Since coming over to Detroit from Seattle in 2014, Tate has emerged from a solid receiver to one of the most productive yardage machines in the NFL. Since becoming a Lion, Tate has amassed 4,224 receiving yards, the 9th highest total in the league over that span. He’s hit the 1K mark three times in the past four years, one of only 11 WRs to do so, and has hit the plateau each of the past two years, one of only 7 WRs to do so.
Tate caught 76.7% of his 120 targets last year. As far back as Pro Football Reference tracks catch rate (to 1992), Tate’s catch rate in 2017 was the 3rd best among the 931 wide receiver seasons with 100+ targets in that span.
4. Allen Robinson, Chicago Bears (Age 24, 6-3, 211)
Like Gordon, Robinson is going to try and prove in Chicago that he can continuously replicate one tremendous season in the distant past while rebounding from extended missed time. Robinson missed all but one game last season, but back in 2015, showcased immense potential. He amassed 1,400 yards and a league-leading 14 touchdowns that season, the second-most ever for a wide receiver 22 or younger (shy of Randy Moss’ 17 in 1998). His 1,400 receiving yards that year stands at 4th all-time for a wide receiver 22 and under.
The man is a red zone monster. Since 2015, Robinson leads the league with 18 receiving touchdowns in the red zone, tied with Antonio Brown and Larry Fitzgerald. That is including the entire season he missed in 2017. Over the same span, Robinson’s rate of 44% of red zone targets resulting in a touchdown easily leads any wide receiver in his remote vicinity targets-wise, and obliterates the league average of 23%.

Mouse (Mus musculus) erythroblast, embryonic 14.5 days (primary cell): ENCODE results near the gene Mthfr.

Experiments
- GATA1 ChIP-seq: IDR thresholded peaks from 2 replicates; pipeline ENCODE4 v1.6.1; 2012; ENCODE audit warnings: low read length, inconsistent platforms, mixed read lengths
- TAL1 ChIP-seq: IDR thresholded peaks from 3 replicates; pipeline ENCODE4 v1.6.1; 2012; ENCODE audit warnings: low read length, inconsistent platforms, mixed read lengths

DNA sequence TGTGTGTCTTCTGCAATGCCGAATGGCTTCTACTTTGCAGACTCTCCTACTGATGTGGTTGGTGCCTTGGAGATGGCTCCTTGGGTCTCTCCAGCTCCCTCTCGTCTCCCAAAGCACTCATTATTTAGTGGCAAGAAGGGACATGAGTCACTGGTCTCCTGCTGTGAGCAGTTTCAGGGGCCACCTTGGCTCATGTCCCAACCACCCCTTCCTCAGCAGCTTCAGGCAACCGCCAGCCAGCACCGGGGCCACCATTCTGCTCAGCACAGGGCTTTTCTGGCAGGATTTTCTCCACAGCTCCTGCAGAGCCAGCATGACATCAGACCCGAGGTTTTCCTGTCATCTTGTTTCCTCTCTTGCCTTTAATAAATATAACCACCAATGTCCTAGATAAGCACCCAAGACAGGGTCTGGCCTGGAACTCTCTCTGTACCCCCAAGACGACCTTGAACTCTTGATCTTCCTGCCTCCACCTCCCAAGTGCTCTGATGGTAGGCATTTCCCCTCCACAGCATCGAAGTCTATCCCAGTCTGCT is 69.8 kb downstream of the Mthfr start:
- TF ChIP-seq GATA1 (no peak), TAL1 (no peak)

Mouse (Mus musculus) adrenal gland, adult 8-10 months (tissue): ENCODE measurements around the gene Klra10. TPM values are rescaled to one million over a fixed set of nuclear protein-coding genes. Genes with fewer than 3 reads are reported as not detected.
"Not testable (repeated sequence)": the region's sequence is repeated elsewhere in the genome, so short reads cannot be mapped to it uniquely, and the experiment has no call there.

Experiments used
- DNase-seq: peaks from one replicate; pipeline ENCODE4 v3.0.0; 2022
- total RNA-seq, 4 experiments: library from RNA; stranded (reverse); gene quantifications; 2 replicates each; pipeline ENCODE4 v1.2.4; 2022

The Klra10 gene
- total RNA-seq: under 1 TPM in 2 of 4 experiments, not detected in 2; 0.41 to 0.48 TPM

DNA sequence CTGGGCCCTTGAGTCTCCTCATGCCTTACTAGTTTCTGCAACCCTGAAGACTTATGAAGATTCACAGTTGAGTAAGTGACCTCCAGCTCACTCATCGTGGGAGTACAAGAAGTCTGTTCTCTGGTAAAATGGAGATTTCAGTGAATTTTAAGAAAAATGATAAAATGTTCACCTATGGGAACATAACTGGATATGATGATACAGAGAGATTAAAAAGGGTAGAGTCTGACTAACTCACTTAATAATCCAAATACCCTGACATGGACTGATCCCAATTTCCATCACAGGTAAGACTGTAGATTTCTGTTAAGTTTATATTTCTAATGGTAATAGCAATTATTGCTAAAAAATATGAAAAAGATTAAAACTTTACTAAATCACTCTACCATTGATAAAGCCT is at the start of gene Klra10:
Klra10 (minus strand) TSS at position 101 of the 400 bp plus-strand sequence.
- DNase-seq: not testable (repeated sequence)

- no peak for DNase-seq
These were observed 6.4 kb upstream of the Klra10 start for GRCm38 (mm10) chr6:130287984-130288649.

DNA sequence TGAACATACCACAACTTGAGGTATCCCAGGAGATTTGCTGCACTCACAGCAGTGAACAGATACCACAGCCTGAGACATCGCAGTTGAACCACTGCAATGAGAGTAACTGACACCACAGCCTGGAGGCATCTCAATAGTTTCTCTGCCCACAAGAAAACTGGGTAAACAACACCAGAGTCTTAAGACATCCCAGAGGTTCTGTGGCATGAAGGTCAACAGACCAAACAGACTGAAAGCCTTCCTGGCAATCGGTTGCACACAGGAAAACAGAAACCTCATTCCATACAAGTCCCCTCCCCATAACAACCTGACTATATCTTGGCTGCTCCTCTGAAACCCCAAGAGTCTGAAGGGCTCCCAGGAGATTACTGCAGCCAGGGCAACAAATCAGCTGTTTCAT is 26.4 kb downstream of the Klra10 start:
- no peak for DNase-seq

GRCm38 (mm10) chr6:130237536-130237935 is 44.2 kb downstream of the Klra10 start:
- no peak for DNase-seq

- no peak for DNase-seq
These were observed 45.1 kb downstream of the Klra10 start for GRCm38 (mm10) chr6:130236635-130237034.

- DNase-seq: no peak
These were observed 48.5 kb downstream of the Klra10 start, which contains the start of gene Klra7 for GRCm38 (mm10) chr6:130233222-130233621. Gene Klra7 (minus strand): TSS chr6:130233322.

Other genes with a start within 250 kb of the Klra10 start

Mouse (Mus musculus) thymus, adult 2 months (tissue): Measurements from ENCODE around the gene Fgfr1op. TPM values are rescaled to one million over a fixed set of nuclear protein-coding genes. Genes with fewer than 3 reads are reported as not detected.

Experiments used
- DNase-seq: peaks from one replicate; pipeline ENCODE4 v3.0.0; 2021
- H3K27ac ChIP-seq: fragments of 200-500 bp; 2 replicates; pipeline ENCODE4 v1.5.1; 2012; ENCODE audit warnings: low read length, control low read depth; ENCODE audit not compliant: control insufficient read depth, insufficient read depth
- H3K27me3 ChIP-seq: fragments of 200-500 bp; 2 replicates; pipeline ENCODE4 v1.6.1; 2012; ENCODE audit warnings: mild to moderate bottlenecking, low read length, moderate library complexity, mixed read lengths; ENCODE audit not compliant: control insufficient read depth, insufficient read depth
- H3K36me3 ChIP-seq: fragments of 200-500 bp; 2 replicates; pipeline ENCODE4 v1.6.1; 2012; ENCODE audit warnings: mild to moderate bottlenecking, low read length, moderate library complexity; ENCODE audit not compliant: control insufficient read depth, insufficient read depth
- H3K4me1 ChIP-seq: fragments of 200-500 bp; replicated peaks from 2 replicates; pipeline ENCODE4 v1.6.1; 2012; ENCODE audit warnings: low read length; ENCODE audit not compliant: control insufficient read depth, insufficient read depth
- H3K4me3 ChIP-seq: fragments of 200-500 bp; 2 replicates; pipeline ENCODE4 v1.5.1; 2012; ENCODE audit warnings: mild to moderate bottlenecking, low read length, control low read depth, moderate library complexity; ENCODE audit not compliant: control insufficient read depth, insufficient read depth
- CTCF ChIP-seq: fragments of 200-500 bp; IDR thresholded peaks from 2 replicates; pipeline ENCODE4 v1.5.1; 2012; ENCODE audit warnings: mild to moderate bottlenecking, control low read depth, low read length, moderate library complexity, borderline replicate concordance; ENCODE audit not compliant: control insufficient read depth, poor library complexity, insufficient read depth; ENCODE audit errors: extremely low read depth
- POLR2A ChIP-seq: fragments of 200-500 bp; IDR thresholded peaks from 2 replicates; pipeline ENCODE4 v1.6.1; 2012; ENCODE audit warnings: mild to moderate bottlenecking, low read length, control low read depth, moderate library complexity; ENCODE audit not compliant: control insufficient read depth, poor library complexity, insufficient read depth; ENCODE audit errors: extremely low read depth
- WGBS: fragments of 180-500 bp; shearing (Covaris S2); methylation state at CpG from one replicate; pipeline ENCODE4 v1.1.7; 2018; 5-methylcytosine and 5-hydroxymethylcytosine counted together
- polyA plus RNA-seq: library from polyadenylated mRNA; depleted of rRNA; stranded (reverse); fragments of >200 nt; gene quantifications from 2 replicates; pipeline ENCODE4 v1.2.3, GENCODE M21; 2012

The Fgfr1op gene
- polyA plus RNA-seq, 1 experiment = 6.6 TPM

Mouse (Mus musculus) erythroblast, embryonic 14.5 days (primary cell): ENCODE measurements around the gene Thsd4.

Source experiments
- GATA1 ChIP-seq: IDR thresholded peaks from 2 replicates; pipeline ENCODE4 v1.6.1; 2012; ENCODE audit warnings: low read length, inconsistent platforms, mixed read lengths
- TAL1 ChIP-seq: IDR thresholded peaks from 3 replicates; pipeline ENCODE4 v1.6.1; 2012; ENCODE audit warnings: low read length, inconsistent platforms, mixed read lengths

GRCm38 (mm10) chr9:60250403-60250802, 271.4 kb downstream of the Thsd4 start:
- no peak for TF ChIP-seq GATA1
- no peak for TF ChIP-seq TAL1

3. Jarvis Landry, Cleveland Browns (Age 25, 5-11, 206)
You can seriously question whether or not Landry is simply a reception-hog who doesn’t actually create much, but I think you have to respect his overall production volume and sheer amount of plays he is able to make for himself underneath.
Landry led the league with 112 receptions last season, but averaged a despicable 8.8 yards on those catches. It was the lowest yards per reception rate for a player with 100+ catches in league history (of 95 such seasons), and the only time a player caught 100 passes and failed to reach 1,000 yards.
However, Landry did still convert 39% of his targets into first downs in 2017. Comparatively, the league average was 33% – so Landry was still producing at a very solid level in spite of the lack of yardage he was posting.
Over the last three seasons, among wide receivers, Landry ranks 3rd in the league with 316 receptions (behind only Antonio Brown and Larry Fitzgerald), 10th in the league with 3,280 receiving yards, and tied for 17th with 17 receiving touchdowns.
This past season in 2017, in spite of his yardage shortcomings, Landry collected a career-best 9 touchdowns to tie for 4th in the entire league. While to what degree is debatable – the man is a threat. He needs to be accounted for.